Miraculous Pacing in Levine’s Cosi fan tutte


 Mozart, Così fan tutte: Soloists, Chorus and Orchestra of the Metropolitan Opera, New York/James Levine. Telecast from the Metropolitan Opera, New York at Barbican Cinema 1, London, 26.4.2014


Susanna Phillips: Fiordiligi
Isabel Leonard: Dorabella
Matthew Polenzani: Ferrando
Rodion Pogossov: Guglielmo
Maurizio Muraro: Don Alfonso
Danielle de Niese: Despina

James Levine’s two-year absence from the Met due to illness has been well-reported in the press. This is the first time I have seen him since – he sits in an elevated wheelchair, but it is evident that his affinity with Mozart is blunted not one bit. This live Così was miraculous in its pacing, in the expertise of its orchestral playing and in the sheer vivacity of its generally young cast. The vivacity of the Overture set the scene perfectly; textures were transparent, rhythms perfectly judged. Immediately one was immersed in Mozart’s World.

A word on the transmission itself, bearing in mind the problems which beset the simulcast of the Royal Opera’s Parsifal last year, which I attended at Odeon Haymarket. This was far better, there being only a few minor dropouts (easily countable on the fingers of one hand, and certainly not disruptive of the flow or the concentration). Strange how this can be so successful New York to London but so risible from one theatre to another a quarter of an hour’s walk away.

Levine ensured throughout that textures were beautifully transparent. The inter-act interviews with singers revealed the care Levine has lavished on the importance of rhythm in this opera, and it showed. In an opera where ensembles – duets, especially – are key, Levine’s strategy resulted in a beautifully sculpted, deep reading of Mozart’s masterpiece. Another aspect was the sheer dynamic range in use, both from the stage and from the pit (although thankfully the climaxes were not overbearingly loud in the reproduction the Barbican’s Cinema 1). Hearing it like this seems to reflect the multi-faceted heart of the writing, and indeed the depth of the piece itself.

The production is by Met veteran Leslie Koenig (who has over thirty productions there to her credit). It is absolutely in the Met Way of the Mainstream, and no worse for that, many would argue. In an interview she referred to Così as a “confection of an opera’: and that’s pretty much how it comes across – and a particularly delicious confection, at that. There are cleverer moments – the way Despina seems to single-handedly pull on a whole set at one point, for example. There are also frequent delights, and some interesting sleights: was the opening image of blue on blue, invoking an Italian summer day with the sea in the lower half clearly, designed to be so reminiscent of Rothko?.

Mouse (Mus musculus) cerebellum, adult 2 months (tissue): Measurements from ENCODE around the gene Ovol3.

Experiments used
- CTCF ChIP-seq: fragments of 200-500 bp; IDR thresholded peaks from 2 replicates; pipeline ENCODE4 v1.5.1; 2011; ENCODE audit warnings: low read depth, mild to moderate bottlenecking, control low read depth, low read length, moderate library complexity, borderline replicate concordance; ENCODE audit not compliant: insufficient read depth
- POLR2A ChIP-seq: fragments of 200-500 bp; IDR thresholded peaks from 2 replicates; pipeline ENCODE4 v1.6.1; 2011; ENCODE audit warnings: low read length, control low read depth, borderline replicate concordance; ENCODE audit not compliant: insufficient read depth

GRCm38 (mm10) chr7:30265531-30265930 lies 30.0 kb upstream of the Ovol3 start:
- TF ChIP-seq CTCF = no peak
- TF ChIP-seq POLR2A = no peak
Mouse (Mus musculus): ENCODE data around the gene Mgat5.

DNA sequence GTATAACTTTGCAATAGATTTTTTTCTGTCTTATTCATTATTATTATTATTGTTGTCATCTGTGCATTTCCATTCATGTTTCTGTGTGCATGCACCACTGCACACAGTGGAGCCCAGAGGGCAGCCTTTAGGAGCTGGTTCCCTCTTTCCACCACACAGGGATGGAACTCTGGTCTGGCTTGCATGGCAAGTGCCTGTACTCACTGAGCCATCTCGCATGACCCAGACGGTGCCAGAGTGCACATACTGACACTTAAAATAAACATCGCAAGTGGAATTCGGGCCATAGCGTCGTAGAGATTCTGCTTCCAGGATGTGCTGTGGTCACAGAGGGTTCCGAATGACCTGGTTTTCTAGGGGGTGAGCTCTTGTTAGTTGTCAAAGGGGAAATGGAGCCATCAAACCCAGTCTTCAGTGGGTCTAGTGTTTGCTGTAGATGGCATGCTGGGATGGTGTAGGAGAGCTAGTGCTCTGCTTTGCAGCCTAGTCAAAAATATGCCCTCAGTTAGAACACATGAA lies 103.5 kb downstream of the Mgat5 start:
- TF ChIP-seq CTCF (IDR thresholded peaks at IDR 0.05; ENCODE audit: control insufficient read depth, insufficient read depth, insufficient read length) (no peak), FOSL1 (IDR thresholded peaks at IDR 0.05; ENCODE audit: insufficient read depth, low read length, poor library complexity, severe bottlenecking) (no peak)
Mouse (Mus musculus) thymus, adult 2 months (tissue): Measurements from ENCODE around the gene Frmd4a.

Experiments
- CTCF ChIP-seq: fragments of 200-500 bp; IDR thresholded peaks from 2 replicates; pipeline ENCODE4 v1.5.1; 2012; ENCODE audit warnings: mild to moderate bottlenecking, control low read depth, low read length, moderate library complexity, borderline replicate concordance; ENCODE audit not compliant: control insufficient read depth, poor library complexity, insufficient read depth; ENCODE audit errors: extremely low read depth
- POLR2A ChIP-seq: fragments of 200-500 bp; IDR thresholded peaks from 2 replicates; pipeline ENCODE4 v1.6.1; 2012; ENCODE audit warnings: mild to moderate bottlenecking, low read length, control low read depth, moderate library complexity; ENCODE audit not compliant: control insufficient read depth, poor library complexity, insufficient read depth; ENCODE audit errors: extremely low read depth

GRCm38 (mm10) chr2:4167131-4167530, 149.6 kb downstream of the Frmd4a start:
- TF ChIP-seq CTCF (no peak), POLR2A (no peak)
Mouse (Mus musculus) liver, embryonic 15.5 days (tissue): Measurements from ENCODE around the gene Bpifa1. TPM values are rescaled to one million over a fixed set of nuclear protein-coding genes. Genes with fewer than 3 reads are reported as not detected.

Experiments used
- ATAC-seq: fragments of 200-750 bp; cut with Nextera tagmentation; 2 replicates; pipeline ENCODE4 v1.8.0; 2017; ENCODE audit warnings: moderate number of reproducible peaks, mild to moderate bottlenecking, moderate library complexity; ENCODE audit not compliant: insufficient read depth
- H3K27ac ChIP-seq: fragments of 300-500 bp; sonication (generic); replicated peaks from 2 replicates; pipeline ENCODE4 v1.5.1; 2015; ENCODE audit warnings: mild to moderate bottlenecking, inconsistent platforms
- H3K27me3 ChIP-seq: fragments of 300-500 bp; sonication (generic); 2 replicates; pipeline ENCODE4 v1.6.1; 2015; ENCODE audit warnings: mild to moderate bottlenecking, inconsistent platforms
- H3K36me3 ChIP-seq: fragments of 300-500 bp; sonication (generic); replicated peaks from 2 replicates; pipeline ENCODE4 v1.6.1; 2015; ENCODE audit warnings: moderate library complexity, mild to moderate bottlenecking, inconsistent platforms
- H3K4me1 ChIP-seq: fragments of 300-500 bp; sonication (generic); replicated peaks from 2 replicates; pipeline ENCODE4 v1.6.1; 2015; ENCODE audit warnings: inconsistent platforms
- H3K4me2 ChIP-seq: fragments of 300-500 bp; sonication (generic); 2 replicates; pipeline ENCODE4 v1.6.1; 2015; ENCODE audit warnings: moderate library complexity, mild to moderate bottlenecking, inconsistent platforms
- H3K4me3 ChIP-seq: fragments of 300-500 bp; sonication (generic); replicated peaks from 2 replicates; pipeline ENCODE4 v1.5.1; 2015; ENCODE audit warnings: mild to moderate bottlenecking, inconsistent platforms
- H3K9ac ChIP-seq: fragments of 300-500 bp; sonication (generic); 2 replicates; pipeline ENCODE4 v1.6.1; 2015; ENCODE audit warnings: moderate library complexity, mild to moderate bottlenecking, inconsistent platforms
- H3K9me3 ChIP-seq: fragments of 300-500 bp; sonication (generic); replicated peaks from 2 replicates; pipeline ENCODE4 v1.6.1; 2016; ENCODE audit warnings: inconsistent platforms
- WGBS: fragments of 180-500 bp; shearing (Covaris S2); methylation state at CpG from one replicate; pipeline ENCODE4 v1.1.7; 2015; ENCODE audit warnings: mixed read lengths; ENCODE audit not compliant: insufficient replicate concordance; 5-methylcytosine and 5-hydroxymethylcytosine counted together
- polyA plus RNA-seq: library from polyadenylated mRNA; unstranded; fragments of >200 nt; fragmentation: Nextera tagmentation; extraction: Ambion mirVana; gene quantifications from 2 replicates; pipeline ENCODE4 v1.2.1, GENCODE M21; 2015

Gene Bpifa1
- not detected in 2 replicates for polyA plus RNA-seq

It was the youth of the cast that truly captivated. Given that ensemble between stage and orchestra was so consistently spot-on, one can only guess how supported these singers must have felt with the experienced Levine in the pit. There was one clear star, however: Isabel Leonard, as fresh of voice as she was of looks, and with great stage presence. Her tuning, phrasing and sense of style were impeccable throughout, as as her acting. Of the two main female protagonists, it was Leonard’s Dorabella that triumphed, despite the fact that is Fiordiligi that gets the lioness’ share of the solo arias. Dorabella’s “E amore un ladroncello” from the second act was a fresh as Spring itself.

American soprano Susanna Phillips, who won the 2010 Beverley Sills Artist Award, would have outshone many had she not been on stage next to Leonard. Her “Come Scoglio” was textbook in her negotiation of registral changes. If her acting was not quite up to Leonard’s standards, it nevertheless held many delights.

Danielle de Niese was the Despina. No Susanna-ish coquette this, here was a machinatrix that seemed, at least in the initial stages not only in control but showing shades of a Madam in control of her denizens. In the Dorabella/Fiordiligi household, it is Despina who wears the trousers. It worked well given that her voice is more womanly than the average housemaid’s. Her “Una donna a quindici anni” from the second act was meltingly lyrical. Her disguises, as doctor and notary, were splendidly and hilariously, done; her voice changes for the various roles similarly so.

The gentlemen were a well-matched pair. Again, if pushed to choose, there is a clear favourite: Rodion Pogossov’s Guglielmo. Pogossov acts brilliantly, can come close to being absolutely hilarious, yet sings with a melting lyricism when required; his brief “Non siate ritrosi” from the first act wa sthe perfect exemplar.

If Matthew Polenzani’s Fiordiligi was less inspring, he remains in the absolute top bracket of singers. He clearly kept his best for “Un aura amorosa”, which was despatched with a gorgeous sense of line (the Met audience’s approval was fully merited). His voice is nicely varied, yet he did not seem absolutely inside his part in the manner of his colleagues. As Don Alfonso, the experienced Maurizio Muraro was a splendid Alfonso. Here was a plotter with paternalistic overtones; he radiated the fact that his motives were, in the end, positive, and that all could ultimately learn from their mistakes and that perhaps that is the best way to learn, anyway.

This Cosi was a triumph on many levels.

Here, incidentally, is a link to a video of Levine conducting the Overture in the final dress rehearsal prior to the 2013 run.

Colin Clarke

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  1. nick del Vecchio says:

    Good review, but, sorry, in the last paragraph you misidentified Polenzani’s role.

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